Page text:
(22)
    where the cx terms are empirically determined coefficients, whose value depends on cloudiness. Optimizing this expression for the South Col AWS, we found c1 = −17 (−168) W m−2, c2 = 0.73 (2.12) W m−2 %−1 and c3 = 0.57 (0.84) (dimensionless) for clear (cloudy) conditions.The derivative of these fluxes with respect to air temperature is then:$$frac{{partial Q_{{{mathrm{h}}}}}}{{partial T_{{{mathrm{a}}}}}} = rho ;U;c_{{{mathrm{p}}}};C_{{{mathrm{h}}}}$$
    (23)
    $$frac{{partial Q_{{{mathrm{l}}}}}}{{partial T_{{{mathrm{a}}}}}} = rho ;U;C_{{{mathrm{e}}}};L_{{{mathrm{v}}}};L;{Upsilon};varepsilon ;e_0frac{{e^{frac{L}{{R_{{{mathrm{v}}}}}}left( { – frac{1}{{T_{{{mathrm{a}}}}}} + frac{1}{{273.15}}} right)}}}{{R_{{{mathrm{v}}}}P_{{{mathrm{a}}}}T_{{{mathrm{a}}}}^2}}$$
    (24)
    $$frac{{partial Q_{{{{mathrm{lw}}}}}}}{{partial T_{{{mathrm{a}}}}}} = 4sigma c_3T_{{{mathrm{a}}}}^3$$
    (25)
    Note that all terms in Eqs. (23)–(25) are positive, outlining the physical basis for why melt rates should increase with rising air temperature32.The derivative of these fluxes with respect to relative humidity is:$$frac{{partial Q_{{{mathrm{l}}}}}}{{partial {Upsilon}}} = rho ;U;C_{{{mathrm{e}}}};L_{{{mathrm{v}}}};e_0e^{frac{L}{{R_{{{mathrm{v}}}}}}left( { – frac{1}{{T_{{{mathrm{a}}}}}} + frac{1}{{273.15}}} right)}frac{varepsilon }{{P_{{{mathrm{a}}}}}}$$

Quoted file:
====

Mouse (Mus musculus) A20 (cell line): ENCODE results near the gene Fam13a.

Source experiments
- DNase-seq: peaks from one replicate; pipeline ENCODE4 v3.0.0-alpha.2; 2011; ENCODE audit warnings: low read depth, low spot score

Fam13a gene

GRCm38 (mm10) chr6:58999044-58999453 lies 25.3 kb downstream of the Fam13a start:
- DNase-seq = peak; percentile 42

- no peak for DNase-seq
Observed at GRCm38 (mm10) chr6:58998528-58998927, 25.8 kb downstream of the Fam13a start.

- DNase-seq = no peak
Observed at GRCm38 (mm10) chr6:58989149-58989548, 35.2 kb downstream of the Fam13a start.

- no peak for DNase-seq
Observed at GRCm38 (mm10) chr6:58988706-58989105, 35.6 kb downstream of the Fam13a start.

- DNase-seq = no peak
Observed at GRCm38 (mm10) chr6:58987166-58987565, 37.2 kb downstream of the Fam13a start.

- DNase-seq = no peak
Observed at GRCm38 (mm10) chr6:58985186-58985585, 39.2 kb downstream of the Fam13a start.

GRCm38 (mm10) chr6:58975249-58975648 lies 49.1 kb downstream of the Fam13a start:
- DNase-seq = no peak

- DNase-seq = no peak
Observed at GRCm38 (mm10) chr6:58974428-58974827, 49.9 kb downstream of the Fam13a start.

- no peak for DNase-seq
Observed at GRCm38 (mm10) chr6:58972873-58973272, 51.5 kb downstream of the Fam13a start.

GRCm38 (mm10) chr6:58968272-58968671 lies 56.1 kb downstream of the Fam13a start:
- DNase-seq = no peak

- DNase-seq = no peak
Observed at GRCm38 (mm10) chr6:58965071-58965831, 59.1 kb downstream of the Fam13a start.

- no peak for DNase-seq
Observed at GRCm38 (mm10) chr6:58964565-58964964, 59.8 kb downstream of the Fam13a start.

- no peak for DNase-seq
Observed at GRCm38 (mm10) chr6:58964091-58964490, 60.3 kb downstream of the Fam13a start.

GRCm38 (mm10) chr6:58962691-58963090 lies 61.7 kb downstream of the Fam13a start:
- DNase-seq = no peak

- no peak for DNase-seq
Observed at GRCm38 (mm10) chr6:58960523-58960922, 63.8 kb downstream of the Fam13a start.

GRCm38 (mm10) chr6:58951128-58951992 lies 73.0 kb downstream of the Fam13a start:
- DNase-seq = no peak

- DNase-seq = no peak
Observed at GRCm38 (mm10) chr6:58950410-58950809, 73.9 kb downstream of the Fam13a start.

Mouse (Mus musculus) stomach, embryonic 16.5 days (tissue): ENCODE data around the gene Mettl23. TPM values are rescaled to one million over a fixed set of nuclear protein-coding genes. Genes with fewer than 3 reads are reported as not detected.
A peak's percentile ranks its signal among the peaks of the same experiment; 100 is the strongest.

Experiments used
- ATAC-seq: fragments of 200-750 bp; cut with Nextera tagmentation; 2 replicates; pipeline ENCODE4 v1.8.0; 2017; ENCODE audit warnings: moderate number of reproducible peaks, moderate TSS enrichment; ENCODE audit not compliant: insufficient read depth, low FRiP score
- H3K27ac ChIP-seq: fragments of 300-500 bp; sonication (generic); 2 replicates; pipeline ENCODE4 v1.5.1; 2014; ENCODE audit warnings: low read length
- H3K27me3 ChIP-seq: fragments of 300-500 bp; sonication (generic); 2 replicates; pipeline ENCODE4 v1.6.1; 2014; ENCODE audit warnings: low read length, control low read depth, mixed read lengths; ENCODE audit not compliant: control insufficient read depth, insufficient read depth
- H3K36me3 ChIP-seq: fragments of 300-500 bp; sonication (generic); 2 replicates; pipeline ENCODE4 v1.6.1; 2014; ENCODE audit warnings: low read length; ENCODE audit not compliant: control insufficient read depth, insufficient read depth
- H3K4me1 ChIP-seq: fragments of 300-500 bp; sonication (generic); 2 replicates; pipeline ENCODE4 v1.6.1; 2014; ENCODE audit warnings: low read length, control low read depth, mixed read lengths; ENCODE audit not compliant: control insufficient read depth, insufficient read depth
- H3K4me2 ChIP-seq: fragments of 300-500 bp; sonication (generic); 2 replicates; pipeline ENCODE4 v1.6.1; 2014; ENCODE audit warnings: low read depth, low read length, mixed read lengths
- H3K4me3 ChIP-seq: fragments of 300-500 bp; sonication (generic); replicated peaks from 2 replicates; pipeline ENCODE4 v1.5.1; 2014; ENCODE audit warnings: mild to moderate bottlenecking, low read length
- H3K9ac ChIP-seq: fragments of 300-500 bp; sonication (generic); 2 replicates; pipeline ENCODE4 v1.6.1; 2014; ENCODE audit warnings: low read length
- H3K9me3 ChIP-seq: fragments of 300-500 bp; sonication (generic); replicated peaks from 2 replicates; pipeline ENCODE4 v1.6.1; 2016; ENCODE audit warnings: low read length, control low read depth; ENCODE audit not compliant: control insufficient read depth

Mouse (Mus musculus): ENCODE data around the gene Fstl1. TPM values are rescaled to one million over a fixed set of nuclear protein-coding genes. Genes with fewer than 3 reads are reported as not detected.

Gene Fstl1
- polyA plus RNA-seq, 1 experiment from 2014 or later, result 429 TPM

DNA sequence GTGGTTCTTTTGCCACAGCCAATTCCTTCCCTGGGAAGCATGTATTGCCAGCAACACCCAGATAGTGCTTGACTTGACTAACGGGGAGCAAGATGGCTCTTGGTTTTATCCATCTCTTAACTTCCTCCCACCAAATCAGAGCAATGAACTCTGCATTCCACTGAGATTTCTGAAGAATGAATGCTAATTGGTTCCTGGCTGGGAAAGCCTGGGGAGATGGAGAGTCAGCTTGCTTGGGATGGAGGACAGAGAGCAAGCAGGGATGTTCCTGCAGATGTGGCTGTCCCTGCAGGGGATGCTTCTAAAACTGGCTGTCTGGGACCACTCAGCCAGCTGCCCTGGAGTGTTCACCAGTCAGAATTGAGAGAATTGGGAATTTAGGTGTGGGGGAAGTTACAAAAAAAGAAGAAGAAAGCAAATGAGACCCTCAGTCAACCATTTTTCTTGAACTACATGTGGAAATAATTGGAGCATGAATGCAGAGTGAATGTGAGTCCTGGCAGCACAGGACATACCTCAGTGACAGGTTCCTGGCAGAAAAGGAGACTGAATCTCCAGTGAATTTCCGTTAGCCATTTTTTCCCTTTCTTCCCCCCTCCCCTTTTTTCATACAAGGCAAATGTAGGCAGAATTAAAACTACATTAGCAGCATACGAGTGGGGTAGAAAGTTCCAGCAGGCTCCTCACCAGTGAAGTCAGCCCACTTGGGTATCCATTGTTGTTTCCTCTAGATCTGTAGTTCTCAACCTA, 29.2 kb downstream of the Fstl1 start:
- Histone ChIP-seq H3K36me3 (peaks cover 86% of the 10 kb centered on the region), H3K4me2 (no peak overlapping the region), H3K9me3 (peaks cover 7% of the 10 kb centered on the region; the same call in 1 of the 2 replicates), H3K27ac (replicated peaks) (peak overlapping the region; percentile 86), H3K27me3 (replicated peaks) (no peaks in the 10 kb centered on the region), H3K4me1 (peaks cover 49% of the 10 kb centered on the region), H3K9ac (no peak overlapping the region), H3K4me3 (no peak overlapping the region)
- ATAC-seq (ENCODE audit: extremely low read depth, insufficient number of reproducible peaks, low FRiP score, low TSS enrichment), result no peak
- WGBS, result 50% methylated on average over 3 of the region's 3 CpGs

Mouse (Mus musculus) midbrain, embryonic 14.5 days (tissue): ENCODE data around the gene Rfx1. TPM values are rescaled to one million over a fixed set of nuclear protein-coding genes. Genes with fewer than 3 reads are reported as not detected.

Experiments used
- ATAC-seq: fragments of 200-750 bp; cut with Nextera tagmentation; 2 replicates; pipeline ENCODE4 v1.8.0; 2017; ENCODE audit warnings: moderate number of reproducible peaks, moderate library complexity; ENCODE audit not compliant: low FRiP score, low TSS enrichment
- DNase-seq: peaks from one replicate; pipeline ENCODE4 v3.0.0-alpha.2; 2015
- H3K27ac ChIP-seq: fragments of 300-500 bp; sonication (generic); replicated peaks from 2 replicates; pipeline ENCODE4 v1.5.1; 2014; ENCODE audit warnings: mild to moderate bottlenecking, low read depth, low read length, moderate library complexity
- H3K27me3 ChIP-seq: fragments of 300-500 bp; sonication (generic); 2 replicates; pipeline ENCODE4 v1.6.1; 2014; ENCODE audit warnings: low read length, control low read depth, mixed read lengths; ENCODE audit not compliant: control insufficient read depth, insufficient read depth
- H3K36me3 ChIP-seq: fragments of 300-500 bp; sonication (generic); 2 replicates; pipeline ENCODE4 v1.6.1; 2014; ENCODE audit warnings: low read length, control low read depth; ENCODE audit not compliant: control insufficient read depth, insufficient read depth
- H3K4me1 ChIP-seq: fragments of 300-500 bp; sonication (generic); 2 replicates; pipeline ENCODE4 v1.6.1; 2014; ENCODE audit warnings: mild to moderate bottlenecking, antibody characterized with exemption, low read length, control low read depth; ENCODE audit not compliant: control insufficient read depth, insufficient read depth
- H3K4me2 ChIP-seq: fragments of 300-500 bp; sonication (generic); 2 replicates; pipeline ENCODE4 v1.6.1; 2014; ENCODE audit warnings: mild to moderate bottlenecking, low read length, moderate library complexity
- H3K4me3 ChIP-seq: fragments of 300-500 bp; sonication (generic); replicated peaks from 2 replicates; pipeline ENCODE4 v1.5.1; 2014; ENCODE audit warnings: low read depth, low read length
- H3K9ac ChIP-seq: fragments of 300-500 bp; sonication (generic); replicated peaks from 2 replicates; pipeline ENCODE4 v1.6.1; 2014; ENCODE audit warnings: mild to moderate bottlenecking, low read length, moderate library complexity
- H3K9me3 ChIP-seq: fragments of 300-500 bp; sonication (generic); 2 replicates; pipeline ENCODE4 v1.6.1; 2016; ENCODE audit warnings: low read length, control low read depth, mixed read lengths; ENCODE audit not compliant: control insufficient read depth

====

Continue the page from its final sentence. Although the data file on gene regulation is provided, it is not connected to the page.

(26)
    $$frac{{partial Q_{{{{mathrm{lw}}}}}}}{{partial {Upsilon}}} = c_2$$
    (27)
    Because all terms are positive in Eqs. (26) and (27), increases in relative humidity also drive increases in the melt rate.The derivatives of the sensible and latent heat fluxes with respect to wind speed are then:$$frac{{partial Q_{{{mathrm{h}}}}}}{{partial U}} = rho ;c_{{{mathrm{p}}}};C_{{{mathrm{h}}}}(T_{{{mathrm{a}}}} – 273.15)$$
    (28)
    $$frac{{partial Q_{{{mathrm{l}}}}}}{{partial U}} = rho ;C_{{{mathrm{e}}}};L_{{{mathrm{v}}}}frac{varepsilon }{{P_{{{mathrm{a}}}}}}(Ye_0e^{frac{L}{{R_{{{mathrm{v}}}}}}left( { – frac{1}{{T_{{{mathrm{a}}}}}} + frac{1}{{273.15}}} right)} – 611.3)$$
    (29)
    Because Ta is always less than 273.15 K during melt events at the South Col in the COSIPY snow simulation (Supplementary Fig. 12), (e_0;e^{frac{L}{{R_{{{mathrm{v}}}}}}left( { – frac{1}{{T_{{{mathrm{a}}}}}} + frac{1}{{273.15}}} right)}) must be less than 611.3 Pa. Hence, the last terms in Eqs. (28) and (29) are negative, and so increases in wind speed act to reduce the melt rate.In summary, then, theory indicates that rising air temperatures should accelerate both sublimation and melt rates (Eqs. (15) and (24)). However, increases in wind speed and relative humidity will have opposite effects. Due to the persistence of freezing air temperatures during surface melt events, faster winds act to enhance sublimation (Eq. (14)) but reduce melting (Eqs. (28) and (29)), whereas increasing relative humidity amplifies melting (Eqs. (26) and (27)) but dampens sublimation (Eq. (16)). More